Nato says that 720 aircraft flew almost 36,000 sorties – an average of 455 every 24 hours.
The strikes began with just 30 flights on 24 March. By the last week of the air campaign the alliance had 36,300 personnel in the Balkans and across Europe playing a part in up to 700 sorties every day.
Roughly a third of these sorties were bombing missions while other aircraft offered reconnaissance, mission co-ordination, air defences and mid-air refuelling facilities.
Weapons comprised „smart“ bombs and conventional explosives.
The 20,000 smart weapons used included the now familiar cruise missile, America’s weapon of choice, Paveway laser-guided missiles and various cluster bombs – thought responsible for the most civilian casualties.
While Nato’s much-vaunted technology has been shown to be fallible, journalists including the BBC’s John Simpson in Belgrade have reported witnessing cruise missiles hitting targets with remarkable accuracy.
Nato has lost two aircraft in unclear circumstances – but Yugoslavia claims the total to be much higher.
On 31 May alone, the official news agency Tanjug reported that Yugoslav air defences had brought down four alliance aircraft – and even provided a picture of a divebombing plane on its website.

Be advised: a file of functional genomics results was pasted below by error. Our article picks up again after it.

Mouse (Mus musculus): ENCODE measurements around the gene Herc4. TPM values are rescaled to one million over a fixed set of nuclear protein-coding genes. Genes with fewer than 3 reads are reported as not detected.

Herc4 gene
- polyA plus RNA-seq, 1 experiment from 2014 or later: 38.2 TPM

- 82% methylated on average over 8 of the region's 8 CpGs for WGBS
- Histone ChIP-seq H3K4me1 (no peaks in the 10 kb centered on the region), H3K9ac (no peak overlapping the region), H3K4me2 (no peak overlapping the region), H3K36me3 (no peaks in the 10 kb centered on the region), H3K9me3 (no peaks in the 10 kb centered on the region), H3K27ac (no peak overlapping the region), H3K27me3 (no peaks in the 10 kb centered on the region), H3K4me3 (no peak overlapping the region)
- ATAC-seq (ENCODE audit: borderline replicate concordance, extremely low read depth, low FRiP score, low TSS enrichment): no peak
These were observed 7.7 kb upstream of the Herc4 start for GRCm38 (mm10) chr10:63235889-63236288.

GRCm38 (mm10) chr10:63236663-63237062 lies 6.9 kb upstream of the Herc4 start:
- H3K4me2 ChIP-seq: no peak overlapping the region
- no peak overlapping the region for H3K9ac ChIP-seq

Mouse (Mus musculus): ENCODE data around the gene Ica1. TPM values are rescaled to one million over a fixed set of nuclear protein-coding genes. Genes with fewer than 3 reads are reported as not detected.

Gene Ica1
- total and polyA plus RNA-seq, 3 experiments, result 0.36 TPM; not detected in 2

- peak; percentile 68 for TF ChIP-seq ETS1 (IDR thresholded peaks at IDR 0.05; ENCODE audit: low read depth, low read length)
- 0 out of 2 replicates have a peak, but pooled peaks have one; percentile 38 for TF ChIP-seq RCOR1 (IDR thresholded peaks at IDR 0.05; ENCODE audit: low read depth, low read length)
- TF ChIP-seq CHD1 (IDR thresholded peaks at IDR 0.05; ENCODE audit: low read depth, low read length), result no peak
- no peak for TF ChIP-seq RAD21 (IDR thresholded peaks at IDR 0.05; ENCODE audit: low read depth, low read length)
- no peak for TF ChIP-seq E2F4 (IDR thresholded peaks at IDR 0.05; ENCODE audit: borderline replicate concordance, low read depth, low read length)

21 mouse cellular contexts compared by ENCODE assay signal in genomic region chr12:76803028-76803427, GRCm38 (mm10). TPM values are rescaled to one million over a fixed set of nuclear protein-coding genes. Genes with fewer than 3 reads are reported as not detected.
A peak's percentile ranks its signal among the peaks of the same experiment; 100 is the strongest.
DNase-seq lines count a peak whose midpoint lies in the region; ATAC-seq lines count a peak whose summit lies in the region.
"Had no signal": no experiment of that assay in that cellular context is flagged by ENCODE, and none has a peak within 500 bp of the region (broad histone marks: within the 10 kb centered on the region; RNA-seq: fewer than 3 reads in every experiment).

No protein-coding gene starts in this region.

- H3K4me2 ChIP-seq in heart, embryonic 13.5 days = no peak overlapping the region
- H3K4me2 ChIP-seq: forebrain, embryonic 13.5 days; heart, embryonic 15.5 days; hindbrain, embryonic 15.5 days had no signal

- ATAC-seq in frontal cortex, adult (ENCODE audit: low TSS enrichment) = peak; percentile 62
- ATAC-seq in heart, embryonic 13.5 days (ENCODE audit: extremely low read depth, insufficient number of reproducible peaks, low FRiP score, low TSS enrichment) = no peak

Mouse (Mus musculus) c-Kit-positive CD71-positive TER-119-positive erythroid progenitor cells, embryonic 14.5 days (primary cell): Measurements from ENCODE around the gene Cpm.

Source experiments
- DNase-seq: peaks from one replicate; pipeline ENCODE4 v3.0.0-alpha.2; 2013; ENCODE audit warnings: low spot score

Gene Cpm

Nato may have lost a number of experimental reconnaissance drones over Kosovo.
At the beginning of the conflict, the alliance regarded military installations and equipment as legitimate targets.
By the end of bombing, Nato bombers had also hit bridges, ministries, radio masts and even a state-controlled television station.
According to Nato figures, it has completely destroyed around a quarter of the Yugoslav air force’s 450 aircraft – including a large number of MiG fighters.
Around a quarter of the Yugoslav army’s 300 to 400 tanks and 400 to 500 personnel carriers were destroyed in Kosovo.
Up to a third of 600 artillery pieces were destroyed but Nato’s supreme European commander General Wesley Clark said that many more had been hidden, rendering them useless.
The alliance has described nine of Serbia’s 17 military airfields as severely damaged. Nato has been less successful against Serbia’s powerful air-defence batteries.